The present report is submitted pursuant to Economic and Social Council resolution 2016/28 and highlights the main findings of the Ad Hoc Advisory Group on Haiti following its visits to Washington, D.C., in March 2017, during which members met with the international financial institutions and regional actors, and to Haiti, in May 2017, during which members interacted with a number of senior government and legislative officials, representatives of the United Nations system and private sector and civil society actors.
P-au-P, 19 juil. 2017 [AlterPresse] — Les opérations de reconstruction du bâtiment du Centre national de transfusion sanguine (Cnts) sont symboliquement lancées, le mardi 18 juillet 2017, apprend l’agence en ligne AlterPresse.
La cérémonie de pose de la première pierre a eu lieu en présence du chef de cabinet du premier ministre, Dr Guillaume Joseph, du directeur général du ministère de la santé publique et de la population, Dr Adrien Lauré, de représentants du mouvement Croix-rouge et d’importantes personnalités du secteur médical haïtien ainsi que de la société civile.
Tilory, 18 July 2017 - Many Haitians have been forced to migrate both internally and to neighboring Dominican Republic due to natural disasters such as the 2010 earthquake or severe poverty. This migration often has lead to serious human rights violations, such as the abuse of laborers, sexual and gender-based violence, the abuse of children, and human trafficking. Haitian children are particularly vulnerable, often being trafficked and forced to serve as domestic servants, agricultural workers, or street vendors.
Human Rights Council adopts Universal Periodic Review outcome on Haiti
Now in its 10th year, the Emergency Response Fund Scheme (ERFS) was established to promote early action and reduce loss of life in a sudden humanitarian crisis. Irish Aid has just allocated €2.7 million to six humanitarian partners under the Scheme for 2017: Concern Worldwide, Trócaire, Christian Aid Ireland, Plan International Ireland, World Vision Ireland and Oxfam Ireland.
How does the Fund work?
The scheme is particularly geared towards the initial weeks after the onset of an emergency and targets those in immediate need.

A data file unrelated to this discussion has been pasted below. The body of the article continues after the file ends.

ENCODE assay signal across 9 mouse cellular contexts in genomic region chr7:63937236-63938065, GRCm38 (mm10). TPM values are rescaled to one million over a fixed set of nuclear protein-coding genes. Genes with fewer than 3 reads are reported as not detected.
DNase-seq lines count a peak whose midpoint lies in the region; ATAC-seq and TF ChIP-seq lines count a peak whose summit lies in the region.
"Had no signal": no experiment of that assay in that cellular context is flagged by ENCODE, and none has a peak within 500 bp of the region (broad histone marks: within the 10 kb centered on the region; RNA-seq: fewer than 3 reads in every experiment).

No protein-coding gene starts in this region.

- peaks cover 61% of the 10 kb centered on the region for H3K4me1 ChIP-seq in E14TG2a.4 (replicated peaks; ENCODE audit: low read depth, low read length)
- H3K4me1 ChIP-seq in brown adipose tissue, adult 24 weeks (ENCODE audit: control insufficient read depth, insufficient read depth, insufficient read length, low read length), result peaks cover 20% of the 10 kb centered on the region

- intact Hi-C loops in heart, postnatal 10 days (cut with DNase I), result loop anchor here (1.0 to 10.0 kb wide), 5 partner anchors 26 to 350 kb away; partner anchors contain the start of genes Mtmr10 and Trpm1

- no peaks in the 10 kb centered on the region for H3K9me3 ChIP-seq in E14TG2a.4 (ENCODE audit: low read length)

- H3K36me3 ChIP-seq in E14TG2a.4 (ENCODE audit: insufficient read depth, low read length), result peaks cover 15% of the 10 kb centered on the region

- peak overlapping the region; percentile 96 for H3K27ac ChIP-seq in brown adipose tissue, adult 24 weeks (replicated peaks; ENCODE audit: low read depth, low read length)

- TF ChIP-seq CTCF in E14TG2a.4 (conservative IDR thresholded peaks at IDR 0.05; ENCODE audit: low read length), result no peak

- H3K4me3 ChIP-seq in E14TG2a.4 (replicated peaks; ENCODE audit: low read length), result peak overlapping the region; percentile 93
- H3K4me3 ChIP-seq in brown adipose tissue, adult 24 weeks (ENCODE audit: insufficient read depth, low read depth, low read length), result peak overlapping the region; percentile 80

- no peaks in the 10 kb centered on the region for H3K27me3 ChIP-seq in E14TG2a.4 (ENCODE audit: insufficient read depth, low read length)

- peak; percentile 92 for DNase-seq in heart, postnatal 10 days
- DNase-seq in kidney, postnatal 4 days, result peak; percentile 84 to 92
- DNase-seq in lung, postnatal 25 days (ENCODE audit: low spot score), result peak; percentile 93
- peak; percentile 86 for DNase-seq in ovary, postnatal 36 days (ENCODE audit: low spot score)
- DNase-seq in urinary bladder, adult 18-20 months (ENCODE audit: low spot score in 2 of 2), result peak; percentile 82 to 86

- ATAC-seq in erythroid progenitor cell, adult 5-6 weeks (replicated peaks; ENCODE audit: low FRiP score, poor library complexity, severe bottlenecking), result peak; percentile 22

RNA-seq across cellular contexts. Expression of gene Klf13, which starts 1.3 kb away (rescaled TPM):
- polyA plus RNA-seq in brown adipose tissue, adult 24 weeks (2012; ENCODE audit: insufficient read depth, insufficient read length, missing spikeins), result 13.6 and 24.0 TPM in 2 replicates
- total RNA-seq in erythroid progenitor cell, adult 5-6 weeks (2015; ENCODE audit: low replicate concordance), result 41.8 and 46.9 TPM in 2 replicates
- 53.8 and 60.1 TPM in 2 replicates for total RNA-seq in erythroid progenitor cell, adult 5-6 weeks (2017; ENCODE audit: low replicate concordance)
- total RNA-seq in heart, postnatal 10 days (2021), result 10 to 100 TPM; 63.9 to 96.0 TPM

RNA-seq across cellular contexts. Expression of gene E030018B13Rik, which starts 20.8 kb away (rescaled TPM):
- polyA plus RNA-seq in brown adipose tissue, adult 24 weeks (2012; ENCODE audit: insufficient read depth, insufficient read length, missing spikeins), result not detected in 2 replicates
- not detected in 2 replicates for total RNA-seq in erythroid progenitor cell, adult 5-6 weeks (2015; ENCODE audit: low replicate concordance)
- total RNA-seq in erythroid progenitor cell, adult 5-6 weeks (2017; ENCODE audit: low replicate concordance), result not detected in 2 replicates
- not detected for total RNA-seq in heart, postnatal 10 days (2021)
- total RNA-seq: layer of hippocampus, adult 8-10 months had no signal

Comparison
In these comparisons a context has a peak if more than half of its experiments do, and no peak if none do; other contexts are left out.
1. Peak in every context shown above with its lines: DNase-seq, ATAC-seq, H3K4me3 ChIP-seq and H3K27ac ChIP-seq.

By Denis McClean
GENEVA, 3 March, 2017 - The Americas region meets next week to discuss the best way forward to reduce disaster losses as a new Post Disaster Needs Analysis (PDNA) demonstrates the full impact of the devastation wrought on Haiti by Hurricane Matthew in October last year.
-Le Plan de Réponse Humanitaire 2017-2018 vise à sauver des vies tout en renforçant la résilience de la population et des institutions nationales face aux crises et aux catastrophes naturelles, et en ouvrant la voie vers le développement durable
The Humanitarian Response Plan 2017-2018 aims to save lives while strengthening the resilience of the population and national institutions in the face of crises and natural disasters, and by paving the way towards sustainable development
HUMANITARIAN NEEDS & KEY FIGURES
THE HUMANITARIAN RESPONSE PLAN AT A GLANCE
STRATEGIC OBJECTIVE 1
Strengthen affected people’s resilience through timely life-saving assistance, improved access to basic services and immediate livelihood restoration.
STRATEGIC OBJECTIVE 2
Ensure a rapid and effective response to cholera outbreaks and other waterborne diseases
STRATEGIC OBJECTIVE 3
Port-au-Prince, 14 january 2017 [AlterPresse] --- Progress has been made. There are many more skills. Technical structures have been set up but not strengthened. There is awareness of seismic threats. But adequate preparations, in terms of relevant responses to new earthquakes, are lacking. Awareness exists, but institutional mobilization is slow to become a reality in people’s lives.